You attempted to digest Marxism and dialectical materialism, emerged with a sense of class structure, a respect for labor unions, for workers, for men and women who wrote, performed, taught, argued. Your father first, then the rabbi who prepared you for your initiation into your birth culture, suggested that your experiences with AYD were embodiments of the kind of Talmudic logic and heritage of your culture. 

For a considerable time, your association with the AYD instilled within you the notion that words, ideas, and experiences needed the quality of being subversive in order to earn the respect of those who encountered them. At the time of your enrollment at the University of California at Los Angeles, such associations as the AYD were seen not only as left or even far-left but as unAmerican, suspicious to day the least. A major weekly magazine ran a cover feature about UCLA, entitled "The Little Red School House."

By degrees, you found no obstacles to your vision of Reality having more in common with the basic economic concepts as illuminated by Karl Marx, even though your writing  associates and mentors often used the words "whimsy," "notional," and "surreal" in connection with your work. The two realities often bumped and collided as you sent one individual character after another forth on his or her journey to discover what reality meant.

Now that you think of the matter, you did not invent the evening when, during a class break, you were perusing the rank and file of sandwiches and dire-looking pastries at the coffee truck, a man of about your age, dressed in utterly crisp tennis shorts and Izod shirt approached you to voice in BBC-diction English his approval for what you'd said in class, then wondered if you'd care to collaborate on a work of television drama based at The Beverly Hills Tennis Club. You are neither fan nor foe of tennis, nevertheless the scenario in real time or, as they say, Reality, is something you could have invented.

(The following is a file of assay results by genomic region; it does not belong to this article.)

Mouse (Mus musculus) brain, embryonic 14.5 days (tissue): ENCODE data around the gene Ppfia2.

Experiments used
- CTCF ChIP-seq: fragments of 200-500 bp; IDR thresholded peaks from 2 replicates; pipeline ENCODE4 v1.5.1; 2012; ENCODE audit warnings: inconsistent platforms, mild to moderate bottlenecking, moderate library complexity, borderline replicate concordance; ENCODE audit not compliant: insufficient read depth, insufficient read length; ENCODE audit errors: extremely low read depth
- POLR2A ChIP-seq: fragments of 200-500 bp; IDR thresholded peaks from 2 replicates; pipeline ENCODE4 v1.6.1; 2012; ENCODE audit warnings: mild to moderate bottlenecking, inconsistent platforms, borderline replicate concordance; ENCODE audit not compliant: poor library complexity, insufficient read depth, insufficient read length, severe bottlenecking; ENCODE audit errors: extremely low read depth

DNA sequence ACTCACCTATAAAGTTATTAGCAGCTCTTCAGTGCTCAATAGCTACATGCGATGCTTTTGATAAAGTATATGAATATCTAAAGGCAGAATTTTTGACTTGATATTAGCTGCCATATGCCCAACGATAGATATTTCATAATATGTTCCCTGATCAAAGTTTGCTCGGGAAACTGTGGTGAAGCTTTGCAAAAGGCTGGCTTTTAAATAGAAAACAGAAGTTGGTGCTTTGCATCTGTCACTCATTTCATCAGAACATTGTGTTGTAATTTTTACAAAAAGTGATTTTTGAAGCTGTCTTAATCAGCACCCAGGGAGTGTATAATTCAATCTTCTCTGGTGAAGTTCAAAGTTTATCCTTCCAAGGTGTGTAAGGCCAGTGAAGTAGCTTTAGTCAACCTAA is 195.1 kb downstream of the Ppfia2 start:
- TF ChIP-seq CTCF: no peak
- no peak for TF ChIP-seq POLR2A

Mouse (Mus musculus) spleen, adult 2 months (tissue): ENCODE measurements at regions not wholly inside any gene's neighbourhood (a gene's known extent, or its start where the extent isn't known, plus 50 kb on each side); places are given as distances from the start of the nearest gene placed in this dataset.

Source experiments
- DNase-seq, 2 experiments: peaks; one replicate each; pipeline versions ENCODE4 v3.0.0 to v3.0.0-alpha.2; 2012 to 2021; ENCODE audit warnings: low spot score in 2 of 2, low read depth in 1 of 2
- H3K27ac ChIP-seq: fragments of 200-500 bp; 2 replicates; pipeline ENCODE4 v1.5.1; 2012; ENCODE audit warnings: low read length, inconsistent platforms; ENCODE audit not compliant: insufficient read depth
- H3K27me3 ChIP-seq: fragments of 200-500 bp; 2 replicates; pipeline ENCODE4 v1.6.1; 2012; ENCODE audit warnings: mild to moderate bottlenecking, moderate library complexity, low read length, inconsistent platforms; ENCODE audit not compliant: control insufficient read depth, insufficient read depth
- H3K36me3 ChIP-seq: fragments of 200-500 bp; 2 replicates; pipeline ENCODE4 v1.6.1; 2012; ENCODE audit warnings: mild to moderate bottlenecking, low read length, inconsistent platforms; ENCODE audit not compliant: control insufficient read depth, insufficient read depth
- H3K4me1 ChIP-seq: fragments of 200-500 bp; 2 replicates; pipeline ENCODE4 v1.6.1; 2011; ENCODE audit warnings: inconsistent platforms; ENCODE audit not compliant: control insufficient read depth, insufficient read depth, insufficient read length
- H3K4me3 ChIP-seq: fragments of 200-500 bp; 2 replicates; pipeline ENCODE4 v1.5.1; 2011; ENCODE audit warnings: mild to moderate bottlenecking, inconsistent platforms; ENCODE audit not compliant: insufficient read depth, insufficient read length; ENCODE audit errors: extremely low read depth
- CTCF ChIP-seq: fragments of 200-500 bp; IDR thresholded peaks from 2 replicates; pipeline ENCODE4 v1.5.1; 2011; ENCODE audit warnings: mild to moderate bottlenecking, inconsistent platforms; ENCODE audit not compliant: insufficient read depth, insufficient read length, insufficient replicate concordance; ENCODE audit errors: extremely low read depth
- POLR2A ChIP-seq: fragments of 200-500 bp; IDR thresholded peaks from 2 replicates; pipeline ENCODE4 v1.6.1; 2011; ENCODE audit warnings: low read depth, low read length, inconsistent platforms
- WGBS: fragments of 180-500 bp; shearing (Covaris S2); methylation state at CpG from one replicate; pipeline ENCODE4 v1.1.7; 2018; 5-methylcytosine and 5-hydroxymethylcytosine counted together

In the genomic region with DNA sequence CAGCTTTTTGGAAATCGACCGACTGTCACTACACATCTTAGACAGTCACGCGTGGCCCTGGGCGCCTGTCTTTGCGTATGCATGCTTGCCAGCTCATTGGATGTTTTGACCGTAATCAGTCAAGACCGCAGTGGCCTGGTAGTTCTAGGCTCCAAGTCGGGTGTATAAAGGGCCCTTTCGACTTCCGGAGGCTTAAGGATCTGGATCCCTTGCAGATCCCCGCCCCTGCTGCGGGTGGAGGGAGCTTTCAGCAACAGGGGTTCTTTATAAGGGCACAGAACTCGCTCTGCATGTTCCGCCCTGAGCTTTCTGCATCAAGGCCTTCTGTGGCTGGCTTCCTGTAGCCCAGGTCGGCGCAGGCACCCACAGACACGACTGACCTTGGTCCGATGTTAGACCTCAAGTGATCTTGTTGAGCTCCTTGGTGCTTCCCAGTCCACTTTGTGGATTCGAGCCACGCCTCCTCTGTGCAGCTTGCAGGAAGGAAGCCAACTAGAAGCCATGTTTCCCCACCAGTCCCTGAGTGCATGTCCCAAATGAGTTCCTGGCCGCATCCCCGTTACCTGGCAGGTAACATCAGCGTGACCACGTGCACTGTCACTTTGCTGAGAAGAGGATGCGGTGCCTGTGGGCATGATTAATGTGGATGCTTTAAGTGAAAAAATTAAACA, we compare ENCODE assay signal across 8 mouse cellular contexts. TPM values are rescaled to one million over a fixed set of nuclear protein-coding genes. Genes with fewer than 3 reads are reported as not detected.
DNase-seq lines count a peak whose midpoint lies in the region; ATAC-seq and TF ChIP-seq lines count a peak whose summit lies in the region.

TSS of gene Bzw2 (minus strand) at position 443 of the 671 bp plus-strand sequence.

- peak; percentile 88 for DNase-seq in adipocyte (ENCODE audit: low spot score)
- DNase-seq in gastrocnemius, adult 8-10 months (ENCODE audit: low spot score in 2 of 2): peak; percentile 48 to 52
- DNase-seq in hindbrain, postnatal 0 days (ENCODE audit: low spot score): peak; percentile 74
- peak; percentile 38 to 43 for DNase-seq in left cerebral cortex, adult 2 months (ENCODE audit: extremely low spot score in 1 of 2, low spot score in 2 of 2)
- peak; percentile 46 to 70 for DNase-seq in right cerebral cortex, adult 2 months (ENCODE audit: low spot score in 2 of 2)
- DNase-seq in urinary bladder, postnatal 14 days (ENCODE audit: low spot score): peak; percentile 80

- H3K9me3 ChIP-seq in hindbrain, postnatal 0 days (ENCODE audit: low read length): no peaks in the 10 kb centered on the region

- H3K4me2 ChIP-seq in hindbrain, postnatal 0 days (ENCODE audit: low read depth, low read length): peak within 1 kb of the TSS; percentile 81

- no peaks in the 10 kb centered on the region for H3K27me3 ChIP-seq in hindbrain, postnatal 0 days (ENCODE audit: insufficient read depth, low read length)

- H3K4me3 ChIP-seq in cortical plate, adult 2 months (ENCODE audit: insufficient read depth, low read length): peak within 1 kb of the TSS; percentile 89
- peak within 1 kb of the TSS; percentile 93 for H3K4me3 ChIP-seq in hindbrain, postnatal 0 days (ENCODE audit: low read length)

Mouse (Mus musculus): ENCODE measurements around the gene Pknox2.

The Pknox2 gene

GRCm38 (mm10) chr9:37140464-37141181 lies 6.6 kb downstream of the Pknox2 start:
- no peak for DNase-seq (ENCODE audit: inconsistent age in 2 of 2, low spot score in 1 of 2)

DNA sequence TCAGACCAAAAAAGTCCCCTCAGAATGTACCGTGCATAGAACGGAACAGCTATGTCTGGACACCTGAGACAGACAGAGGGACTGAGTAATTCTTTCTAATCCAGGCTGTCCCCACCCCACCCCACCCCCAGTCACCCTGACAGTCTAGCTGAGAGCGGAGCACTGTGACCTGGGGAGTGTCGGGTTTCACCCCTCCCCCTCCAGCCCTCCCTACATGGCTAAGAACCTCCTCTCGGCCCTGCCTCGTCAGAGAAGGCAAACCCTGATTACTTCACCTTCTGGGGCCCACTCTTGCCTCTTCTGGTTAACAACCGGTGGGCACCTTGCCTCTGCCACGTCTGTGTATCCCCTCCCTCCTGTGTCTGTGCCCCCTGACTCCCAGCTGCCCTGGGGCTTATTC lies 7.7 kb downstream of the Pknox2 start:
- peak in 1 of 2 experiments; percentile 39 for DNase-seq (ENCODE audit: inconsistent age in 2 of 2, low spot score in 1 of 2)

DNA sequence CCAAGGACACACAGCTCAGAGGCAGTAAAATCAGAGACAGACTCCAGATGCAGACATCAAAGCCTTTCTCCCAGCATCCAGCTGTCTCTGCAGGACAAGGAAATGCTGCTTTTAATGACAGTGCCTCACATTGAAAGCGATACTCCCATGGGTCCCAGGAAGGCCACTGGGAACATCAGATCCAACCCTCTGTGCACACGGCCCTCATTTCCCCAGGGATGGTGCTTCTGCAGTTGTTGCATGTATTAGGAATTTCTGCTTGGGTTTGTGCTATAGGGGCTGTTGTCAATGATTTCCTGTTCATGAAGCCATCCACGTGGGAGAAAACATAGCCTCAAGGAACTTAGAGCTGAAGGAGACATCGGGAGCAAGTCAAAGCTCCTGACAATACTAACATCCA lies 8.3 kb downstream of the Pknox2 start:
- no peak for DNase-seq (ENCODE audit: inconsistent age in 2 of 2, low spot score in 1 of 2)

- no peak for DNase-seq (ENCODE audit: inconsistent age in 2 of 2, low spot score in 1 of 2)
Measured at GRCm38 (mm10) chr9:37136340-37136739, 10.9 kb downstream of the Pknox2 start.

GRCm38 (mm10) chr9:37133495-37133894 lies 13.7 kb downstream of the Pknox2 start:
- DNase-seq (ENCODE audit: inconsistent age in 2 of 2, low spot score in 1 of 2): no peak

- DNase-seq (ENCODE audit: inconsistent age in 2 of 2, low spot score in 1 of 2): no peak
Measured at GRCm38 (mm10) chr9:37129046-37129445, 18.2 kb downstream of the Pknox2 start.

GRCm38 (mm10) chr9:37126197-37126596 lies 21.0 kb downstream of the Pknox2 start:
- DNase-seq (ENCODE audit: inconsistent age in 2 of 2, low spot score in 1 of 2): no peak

You could have also invented the fact of the dapper, five-nine, blond hair, British blue of eye man being among other things an ardent Marxist himself and the originator of one of the most popular humor shows in America. To add a bit to his characterization, you could well have portrayed him as a one-time stand-up comedian, who for a time was the opening act for a group of emerging young musicians known as The Beatles. To add a spin to it, as you are wont to do, you could have even caused him to have at one time been the host of the Australian version of "What's My Line," but you did not.

You were content on that evening to allow Reality to do its own casting. You and the man would, over the next several years collide with at least the side effect of you understanding how to reconcile humor with Marxism, irony with Reality itself, and in the process cause said individual to cash out his membership in the Beverly Hills Tennis Club and move to Albuquerque, New Mexico, where he would flourish in yet other ways before losing to the most unforgiving audience of all, Death. 

But those are other stories.